1. Start a business in a subject that you are interested in.

Running a new business is hard work, it becomes a little bit easier, if you at least enjoy or have some attraction to the service, products or activity that is at its centre.

2. Come up with a differentiation for your business from its competitors.

It may be a brand new idea or invention, perhaps a fresh twist on an old idea. The best are disrupters of established markets, such as Uber vs taxis or Airbnb vs hotel rooms.

3. Check your idea for a business is commercial.

It is said that ideas are 10 a penny and not every idea will actually be a commercial success. You must really look hard at whether someone will put their hand in their pocket and pay you money.

4. Get your numbers together.

Finance may not be everybody’s favourite subject, but even a simple listing of costs vs likely selling price will guide you in the viability of the business in the first place and in knowing how to set prices and what you can afford as an expense.

5. Finally, how you implement is key.

The best ideas badly implemented will fail, but even average startups stand a good chance if well implemented.

By implementation I mean think through your supply chain, how you will get your product or service to market, how will you let your potential customers know that you exist, what customer service you need to provide and ensure you have a cash flow that won’t run out before you get enough sales to start making a profit.

 

 

Could the “Experts” be right about Brexit?

Expert on financeIn an alarming development Britons are starting to wonder if the “so called experts” might have something going for them.

We’ve believed for years (well ever since Michael Gove revealed in his Brexit speeches that experts are always wrong) that people who have studied a subject for decades can’t be right.

Tony Simonds, retired Sales Executive said: “The so-called experts are always telling you things are bad for you, and it was only after my second heart attack that I thought their advice about not having deep-fried black pudding for breakfast is probably correct.

“They might be right about smoking too, so I’m going to look into that, although it flies in the face of lots of stories about people who smoked 80 Capstan a day and lived to 100.”

Store Manager Vicky Thompson said: “I’d always assumed experts just liked sounding important.

“However that advice about leaving a safe distance between you and the car in front turned out to be correct. I’ll definitely be telling my friends once the concussion’s worn off.”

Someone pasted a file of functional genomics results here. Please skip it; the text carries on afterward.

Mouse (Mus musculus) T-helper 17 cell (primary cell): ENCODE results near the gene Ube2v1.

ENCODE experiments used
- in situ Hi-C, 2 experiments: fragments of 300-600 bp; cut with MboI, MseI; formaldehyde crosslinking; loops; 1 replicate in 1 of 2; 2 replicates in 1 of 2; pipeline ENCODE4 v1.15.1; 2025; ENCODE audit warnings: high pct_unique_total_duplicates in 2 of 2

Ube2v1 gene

The public is now grudgingly accepting that experts may have valid opinions on other subjects, such as patting tigers, swimming far out to sea and even the state of our economy after Brexit

However, Van driver Nick Baker said: “There’s only one sort of experts I trust and that’s UFO experts. Finding out all that highly classified government information takes a lot of work and you have to respect that.”

 

With acknowledgements to thedailymash

 

How to choose the best business partner

Business Partners

Having a business partner that you can bounce ideas off, share the work load and motivate each other is a great help to a young business. 

They should also bring complimentary skills and additional expertise that allows the business to be driven forward faster.

 

 

Sounds perfect doesn’t it? Yet even with all of those boxes ticked, partnerships and businesses can flounder. Here’s how to make sure that your business gets the best from the partners:

 

  1. Mutual respect & compatibility – many businesses have partners who may not want to be best friends, but they do need to get on with each other. You will spend a lot of time together and it should be enjoyable or at the least, not dreaded.
  2. Attitude and work ethics – it often the case that one partner is slightly more flamboyant / extrovert and others perhaps more reserved or technical / financial, but all should share the same attitude towards work.
  3. Company mission & vision – if the partners don’t agree on the basics of what the company is in business to do and where they eventually wish it to end up, then if not at first, certainly later there will be a fallout.
  4. Long term personal vision – coupled to the above, individuals may have differing personal goals. If one is looking for a comfortable lifestyle business and the other seeing it growing to corporate status, or perhaps one partner sees it as a short-term venture, the other as a commitment for life, it’s easy to see how harmful disagreements could happen.
  5. Defining areas of responsibility – stepping on each other’s toes is not only duplicating activity, but at worst will provoke great arguments. It’s easily avoided by defining who is responsible for what and shares the work according to preference and expertise. Best to do right at the start.

Putting together a partnership agreement (here are some agreement tips) will allow you to explore those areas and in documenting the way you will work together avoids misunderstanding.

If in doing so if you realise that there are major differences of expectation you can either work through them, or take the opportunity early to accept that the partnership is not meant to be.